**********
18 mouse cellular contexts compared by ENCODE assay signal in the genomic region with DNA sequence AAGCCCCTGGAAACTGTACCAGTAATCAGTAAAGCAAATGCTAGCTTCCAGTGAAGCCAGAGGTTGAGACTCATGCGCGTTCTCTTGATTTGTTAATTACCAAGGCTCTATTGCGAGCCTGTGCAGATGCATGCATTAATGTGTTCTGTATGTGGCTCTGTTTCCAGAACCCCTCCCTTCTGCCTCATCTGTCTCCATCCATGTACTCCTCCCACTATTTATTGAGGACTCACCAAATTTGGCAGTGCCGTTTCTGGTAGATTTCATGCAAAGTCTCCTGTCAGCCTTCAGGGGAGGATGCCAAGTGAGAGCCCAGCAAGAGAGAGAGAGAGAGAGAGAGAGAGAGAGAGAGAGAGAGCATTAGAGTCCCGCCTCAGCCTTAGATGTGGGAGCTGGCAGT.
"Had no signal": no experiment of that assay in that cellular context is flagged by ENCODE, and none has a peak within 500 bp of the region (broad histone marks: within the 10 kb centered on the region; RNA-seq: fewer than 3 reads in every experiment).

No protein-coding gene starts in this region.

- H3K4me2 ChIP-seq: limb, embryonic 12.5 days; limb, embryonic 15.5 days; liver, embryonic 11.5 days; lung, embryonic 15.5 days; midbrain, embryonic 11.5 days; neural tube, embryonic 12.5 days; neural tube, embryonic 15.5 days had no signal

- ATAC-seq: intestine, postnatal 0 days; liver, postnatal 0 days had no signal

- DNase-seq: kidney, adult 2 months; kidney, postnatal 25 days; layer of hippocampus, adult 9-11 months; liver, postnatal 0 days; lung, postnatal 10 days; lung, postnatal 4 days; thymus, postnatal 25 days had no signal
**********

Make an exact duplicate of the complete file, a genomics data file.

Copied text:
18 mouse cellular contexts compared by ENCODE assay signal in the genomic region with DNA sequence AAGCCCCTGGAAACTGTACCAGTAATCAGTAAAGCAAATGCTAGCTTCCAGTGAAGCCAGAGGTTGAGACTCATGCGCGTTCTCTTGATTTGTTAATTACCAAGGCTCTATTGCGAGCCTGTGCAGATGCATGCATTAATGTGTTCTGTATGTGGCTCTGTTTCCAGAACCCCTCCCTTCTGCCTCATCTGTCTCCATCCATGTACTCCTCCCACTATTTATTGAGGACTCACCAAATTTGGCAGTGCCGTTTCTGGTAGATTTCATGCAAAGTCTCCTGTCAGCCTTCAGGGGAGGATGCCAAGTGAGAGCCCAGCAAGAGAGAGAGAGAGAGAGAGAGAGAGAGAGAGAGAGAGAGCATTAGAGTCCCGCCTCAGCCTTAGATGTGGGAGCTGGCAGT.
"Had no signal": no experiment of that assay in that cellular context is flagged by ENCODE, and none has a peak within 500 bp of the region (broad histone marks: within the 10 kb centered on the region; RNA-seq: fewer than 3 reads in every experiment).

No protein-coding gene starts in this region.

- H3K4me2 ChIP-seq: limb, embryonic 12.5 days; limb, embryonic 15.5 days; liver, embryonic 11.5 days; lung, embryonic 15.5 days; midbrain, embryonic 11.5 days; neural tube, embryonic 12.5 days; neural tube, embryonic 15.5 days had no signal

- ATAC-seq: intestine, postnatal 0 days; liver, postnatal 0 days had no signal

- DNase-seq: kidney, adult 2 months; kidney, postnatal 25 days; layer of hippocampus, adult 9-11 months; liver, postnatal 0 days; lung, postnatal 10 days; lung, postnatal 4 days; thymus, postnatal 25 days had no signal